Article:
Competency isn’t just an industry buzz word; it’s the reality of our future. More and more companies are implementing competency programs – not just because they want to improve their performance or efficiency, but because those who can’t ensure the competency of their workers will get left behind in today’s highly competitive market.
“From an operator’s point of view, competency is a very, very big thing. … We have to make sure that our competencies match (contractors’) needs and their competencies match our needs,” said EnCana Oil & Gas’ James Thatcher, one of four participants in a panel discussion at the 2010 IADC Health, Safety, Environment & Training Conference on 27 January in Houston.
“Those companies that hire contractors as service providers are becoming more and more involved in evaluating every element of performance and determining whether they hire them or not. Every single element,” said Dr Thatcher, EnCana team lead – EH&S.
National Oilwell Varco recognized this trend several years ago and decided to implement a competency program that would help their customers assess the skill levels of NOV employees. “Competency is about being successful. If you have competent people in your organization, then you become best in class, and your customers respond to that. They want you working for them,” commented Grant Almond, NOV vice president education services.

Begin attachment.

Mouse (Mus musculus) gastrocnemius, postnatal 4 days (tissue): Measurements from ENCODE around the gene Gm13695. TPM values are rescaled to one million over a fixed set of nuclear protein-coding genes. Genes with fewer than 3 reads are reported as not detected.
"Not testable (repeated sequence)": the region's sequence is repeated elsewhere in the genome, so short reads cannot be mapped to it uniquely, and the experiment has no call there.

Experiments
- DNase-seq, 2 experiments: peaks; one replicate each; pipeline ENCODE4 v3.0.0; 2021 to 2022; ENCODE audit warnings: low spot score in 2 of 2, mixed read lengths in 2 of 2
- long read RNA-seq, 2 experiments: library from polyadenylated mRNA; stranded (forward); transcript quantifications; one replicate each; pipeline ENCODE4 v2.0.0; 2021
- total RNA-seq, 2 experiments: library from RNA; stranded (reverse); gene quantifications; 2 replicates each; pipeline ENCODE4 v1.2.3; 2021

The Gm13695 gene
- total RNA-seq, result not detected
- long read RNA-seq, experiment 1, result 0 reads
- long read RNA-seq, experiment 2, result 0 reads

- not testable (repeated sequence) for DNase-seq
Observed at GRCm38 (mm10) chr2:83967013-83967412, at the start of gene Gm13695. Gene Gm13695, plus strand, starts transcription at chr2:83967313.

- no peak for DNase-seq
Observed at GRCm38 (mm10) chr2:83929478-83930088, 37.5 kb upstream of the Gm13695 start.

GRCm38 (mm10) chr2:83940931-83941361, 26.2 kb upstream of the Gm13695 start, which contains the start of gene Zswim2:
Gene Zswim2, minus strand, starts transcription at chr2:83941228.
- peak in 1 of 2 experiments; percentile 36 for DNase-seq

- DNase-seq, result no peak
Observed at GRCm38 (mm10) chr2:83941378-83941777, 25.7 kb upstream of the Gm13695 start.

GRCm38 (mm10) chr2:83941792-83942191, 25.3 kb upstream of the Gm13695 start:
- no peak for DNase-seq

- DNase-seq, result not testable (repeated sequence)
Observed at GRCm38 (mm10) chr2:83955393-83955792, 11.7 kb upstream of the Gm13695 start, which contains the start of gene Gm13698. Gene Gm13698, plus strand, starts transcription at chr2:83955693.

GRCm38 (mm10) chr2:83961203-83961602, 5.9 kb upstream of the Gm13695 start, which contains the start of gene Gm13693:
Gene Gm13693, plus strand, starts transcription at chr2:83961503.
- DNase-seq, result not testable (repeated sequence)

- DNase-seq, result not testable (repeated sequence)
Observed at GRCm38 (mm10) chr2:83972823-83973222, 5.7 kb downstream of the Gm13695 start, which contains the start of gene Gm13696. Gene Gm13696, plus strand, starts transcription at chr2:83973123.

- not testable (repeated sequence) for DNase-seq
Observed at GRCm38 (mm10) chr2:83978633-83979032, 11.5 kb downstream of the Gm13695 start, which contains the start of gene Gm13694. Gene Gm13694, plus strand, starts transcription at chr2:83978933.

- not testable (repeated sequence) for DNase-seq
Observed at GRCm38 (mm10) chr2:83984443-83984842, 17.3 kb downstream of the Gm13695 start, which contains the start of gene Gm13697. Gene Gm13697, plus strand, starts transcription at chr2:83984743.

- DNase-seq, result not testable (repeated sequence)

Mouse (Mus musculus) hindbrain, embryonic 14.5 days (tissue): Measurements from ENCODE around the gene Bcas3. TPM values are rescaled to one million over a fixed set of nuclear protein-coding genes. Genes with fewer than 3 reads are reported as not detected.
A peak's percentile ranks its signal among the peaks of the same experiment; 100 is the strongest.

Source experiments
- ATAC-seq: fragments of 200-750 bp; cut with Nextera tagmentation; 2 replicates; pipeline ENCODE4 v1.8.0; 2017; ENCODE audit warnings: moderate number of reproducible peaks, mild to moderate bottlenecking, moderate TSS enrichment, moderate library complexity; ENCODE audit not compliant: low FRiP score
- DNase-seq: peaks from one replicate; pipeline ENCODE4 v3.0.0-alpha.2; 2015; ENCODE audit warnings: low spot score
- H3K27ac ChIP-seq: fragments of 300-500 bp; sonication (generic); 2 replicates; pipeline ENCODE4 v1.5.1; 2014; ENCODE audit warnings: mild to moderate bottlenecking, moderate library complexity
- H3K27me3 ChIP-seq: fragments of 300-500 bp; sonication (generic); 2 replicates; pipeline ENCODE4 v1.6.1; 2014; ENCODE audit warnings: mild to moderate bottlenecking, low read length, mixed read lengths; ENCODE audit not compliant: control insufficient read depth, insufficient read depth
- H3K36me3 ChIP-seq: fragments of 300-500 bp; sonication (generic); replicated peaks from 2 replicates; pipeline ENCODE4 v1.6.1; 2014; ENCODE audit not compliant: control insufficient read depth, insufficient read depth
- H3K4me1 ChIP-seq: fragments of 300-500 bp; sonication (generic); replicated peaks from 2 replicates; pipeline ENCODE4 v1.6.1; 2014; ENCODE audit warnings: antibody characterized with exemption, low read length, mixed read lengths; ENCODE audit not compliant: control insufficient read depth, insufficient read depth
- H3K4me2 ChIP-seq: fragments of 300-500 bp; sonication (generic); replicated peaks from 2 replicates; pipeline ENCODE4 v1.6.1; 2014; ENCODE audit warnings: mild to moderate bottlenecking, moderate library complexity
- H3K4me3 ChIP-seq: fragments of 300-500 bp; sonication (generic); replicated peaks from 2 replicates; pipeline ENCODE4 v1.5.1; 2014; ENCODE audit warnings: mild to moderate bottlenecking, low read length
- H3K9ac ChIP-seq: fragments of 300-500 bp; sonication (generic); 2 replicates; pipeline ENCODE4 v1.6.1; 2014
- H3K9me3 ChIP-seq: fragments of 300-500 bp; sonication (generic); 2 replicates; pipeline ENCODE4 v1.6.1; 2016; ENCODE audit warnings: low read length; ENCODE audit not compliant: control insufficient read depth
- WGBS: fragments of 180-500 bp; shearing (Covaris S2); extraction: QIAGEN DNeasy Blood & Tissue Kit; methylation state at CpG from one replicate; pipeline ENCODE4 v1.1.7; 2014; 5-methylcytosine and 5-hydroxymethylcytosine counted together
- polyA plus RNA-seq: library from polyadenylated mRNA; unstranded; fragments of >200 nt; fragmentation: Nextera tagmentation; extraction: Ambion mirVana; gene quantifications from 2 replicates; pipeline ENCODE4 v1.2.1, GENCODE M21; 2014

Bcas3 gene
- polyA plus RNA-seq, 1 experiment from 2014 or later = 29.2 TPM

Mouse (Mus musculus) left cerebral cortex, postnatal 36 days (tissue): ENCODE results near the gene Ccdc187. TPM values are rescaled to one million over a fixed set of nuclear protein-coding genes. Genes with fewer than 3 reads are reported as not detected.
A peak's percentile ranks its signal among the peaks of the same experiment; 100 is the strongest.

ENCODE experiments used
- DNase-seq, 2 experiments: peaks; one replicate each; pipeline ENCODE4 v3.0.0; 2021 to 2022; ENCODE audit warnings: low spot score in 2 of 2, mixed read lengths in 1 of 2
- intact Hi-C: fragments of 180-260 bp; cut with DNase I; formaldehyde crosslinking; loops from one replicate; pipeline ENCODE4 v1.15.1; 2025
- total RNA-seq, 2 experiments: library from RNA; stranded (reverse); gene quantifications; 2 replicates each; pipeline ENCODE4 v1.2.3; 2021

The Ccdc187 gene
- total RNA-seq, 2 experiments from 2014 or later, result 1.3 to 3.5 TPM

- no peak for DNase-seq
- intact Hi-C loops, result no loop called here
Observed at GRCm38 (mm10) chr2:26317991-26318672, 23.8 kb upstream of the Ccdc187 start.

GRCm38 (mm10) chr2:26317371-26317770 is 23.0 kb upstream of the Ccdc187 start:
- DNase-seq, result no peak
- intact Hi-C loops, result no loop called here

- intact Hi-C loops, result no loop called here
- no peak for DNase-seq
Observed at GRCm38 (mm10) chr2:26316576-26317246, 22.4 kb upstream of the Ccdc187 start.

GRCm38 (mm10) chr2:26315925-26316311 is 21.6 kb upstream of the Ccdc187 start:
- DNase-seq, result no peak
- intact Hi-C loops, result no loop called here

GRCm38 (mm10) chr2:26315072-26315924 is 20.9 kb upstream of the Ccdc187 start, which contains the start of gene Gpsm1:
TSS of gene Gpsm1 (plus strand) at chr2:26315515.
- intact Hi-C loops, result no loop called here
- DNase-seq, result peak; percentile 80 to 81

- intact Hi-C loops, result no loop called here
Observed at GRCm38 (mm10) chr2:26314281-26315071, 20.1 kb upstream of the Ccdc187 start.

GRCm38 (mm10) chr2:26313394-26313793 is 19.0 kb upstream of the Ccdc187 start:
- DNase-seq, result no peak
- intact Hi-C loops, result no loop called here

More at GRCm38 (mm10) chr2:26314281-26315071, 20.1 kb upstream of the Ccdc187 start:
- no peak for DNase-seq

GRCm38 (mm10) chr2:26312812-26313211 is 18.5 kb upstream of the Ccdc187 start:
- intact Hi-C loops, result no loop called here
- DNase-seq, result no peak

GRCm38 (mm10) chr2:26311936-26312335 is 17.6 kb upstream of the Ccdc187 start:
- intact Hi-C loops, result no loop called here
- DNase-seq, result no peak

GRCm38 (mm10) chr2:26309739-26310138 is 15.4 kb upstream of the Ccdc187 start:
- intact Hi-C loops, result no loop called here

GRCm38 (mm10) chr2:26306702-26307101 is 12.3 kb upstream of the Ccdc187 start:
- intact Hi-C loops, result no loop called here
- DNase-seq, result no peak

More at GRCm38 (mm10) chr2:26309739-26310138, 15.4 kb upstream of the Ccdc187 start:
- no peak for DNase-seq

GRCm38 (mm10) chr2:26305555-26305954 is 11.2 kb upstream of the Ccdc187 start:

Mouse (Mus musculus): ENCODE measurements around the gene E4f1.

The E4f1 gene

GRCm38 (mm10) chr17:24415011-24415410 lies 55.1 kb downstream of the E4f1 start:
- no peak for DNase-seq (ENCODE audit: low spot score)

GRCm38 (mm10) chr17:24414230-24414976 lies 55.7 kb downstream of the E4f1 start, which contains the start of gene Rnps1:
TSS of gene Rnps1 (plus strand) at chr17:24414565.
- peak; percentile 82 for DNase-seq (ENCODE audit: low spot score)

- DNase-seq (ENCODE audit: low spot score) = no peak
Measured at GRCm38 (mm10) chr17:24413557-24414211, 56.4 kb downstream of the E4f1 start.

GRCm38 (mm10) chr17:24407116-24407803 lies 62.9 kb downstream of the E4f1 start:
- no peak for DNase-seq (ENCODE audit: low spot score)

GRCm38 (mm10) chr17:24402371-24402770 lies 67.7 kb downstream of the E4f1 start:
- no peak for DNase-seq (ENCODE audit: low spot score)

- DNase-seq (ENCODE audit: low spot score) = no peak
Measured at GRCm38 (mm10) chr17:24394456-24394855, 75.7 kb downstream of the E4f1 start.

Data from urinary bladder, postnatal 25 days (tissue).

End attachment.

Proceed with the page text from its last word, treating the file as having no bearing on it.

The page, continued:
Mr Almond suggested that a successful competency program must be relevant to the workplace at all levels and be able to produce tangible, measurable outcomes. “And then it has to be assessed by others. In other words, we’re putting our competency system out there for our customers to see so they can measure us and say, ‘Yes, you’re meeting the mark’ or ‘No, you’re not.’ ”
NOV’s program was rolled out in 2008. By the end of 2009, more than 1,000 employees were engaged in the program. “We have 11,000 employees in our division, so we’re certainly not there yet. But it’s a start,” Mr Almond said.
NOV’s competency project may be a success story, but for many in the industry, “competency” is still not a totally understood concept. “A lot of us don’t actually get it. We don’t understand what it means, how it functions,” said Gary Castell, global training manager for Nabors Drilling International.
In fact, if you sit down with employees and tell them they’re being enrolled in a competency program, more likely than not, there will be fear and push-back. “They believe it’s a paper exercise,” Mr Castell said.
“What you have to do is be able to get our message across as to why this is good, why this is positive,” Mr Castell explained, urging companies to focus on getting employee buy-in. Otherwise, he said, programs will simply crash and burn.
There are many approaches to ensuring competency, and at Bandera Drilling, HSE director Anthony Zacniewski believes that “to begin building a competent work force, you have to begin at the hiring process.” With today’s sophisticated and highly automated rigs, he said, “you can’t just pick someone off the street, bring them in there and teach them how to run it. You have to test them to see if they’re capable of learning.”
The company now uses the Thurstone Test of Mental Alertness to measure applicants’ capacity to learn new knowledge and skills and apply them to problem solving. “We want the best people we can find to fill the positions on these rigs,” he explained.
Rather than hiring roughnecks who come to work with attitude problems and don’t want to “learn new tricks,” new employees hired after passing this test are open to learning new ways to do things, accept guidance and show up on time. “Our turnover rate has dropped dramatically,” Mr Zacniewski said.